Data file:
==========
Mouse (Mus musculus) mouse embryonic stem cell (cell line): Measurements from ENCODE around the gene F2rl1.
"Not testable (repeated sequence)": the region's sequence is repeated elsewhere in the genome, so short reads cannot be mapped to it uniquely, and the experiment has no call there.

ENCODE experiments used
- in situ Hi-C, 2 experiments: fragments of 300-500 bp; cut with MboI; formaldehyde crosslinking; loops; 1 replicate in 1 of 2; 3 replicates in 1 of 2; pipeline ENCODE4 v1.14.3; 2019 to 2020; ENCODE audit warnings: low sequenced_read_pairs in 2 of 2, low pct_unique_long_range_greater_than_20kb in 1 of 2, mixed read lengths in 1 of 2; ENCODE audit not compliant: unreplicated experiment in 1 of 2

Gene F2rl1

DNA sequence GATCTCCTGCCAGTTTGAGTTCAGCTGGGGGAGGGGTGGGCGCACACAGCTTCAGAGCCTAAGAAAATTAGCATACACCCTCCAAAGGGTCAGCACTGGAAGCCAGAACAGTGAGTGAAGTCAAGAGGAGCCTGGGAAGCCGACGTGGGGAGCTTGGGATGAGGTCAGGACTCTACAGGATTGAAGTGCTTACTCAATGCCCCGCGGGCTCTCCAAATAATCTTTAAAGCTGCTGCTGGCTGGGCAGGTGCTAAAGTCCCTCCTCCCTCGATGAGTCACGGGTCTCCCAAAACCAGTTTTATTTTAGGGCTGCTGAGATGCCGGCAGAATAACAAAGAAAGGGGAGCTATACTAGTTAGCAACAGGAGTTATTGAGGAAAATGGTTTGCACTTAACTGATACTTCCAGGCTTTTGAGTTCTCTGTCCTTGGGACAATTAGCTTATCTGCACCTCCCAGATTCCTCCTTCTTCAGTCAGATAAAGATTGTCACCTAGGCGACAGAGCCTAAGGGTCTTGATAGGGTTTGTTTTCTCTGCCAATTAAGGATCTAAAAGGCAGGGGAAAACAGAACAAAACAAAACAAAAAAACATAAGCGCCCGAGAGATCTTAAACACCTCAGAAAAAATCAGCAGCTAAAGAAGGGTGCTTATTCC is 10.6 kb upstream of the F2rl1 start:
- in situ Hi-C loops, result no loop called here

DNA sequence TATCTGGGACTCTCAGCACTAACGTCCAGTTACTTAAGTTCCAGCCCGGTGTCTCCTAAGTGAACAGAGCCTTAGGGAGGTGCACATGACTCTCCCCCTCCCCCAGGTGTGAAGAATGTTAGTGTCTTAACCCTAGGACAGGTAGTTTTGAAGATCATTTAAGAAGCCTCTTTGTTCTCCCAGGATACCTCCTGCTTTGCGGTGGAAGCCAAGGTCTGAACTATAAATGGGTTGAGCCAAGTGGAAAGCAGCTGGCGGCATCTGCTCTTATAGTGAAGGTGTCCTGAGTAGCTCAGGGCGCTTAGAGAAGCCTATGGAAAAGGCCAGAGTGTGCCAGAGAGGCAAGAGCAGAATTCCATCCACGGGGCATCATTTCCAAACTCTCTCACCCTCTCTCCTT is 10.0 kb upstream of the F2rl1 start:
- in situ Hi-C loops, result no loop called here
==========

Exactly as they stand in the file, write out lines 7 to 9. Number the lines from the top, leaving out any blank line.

- in situ Hi-C loops, result no loop called here

DNA sequence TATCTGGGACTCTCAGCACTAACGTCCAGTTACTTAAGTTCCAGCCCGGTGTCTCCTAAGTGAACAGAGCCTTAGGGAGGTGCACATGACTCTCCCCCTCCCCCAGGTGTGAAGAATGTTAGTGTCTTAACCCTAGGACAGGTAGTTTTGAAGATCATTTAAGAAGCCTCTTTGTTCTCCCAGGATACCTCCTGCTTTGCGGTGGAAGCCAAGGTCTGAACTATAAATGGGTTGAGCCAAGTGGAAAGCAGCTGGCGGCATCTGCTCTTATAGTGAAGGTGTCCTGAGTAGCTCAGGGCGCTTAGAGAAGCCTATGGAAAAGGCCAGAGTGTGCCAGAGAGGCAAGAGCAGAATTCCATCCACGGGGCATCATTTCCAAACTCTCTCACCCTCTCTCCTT is 10.0 kb upstream of the F2rl1 start:
- in situ Hi-C loops, result no loop called here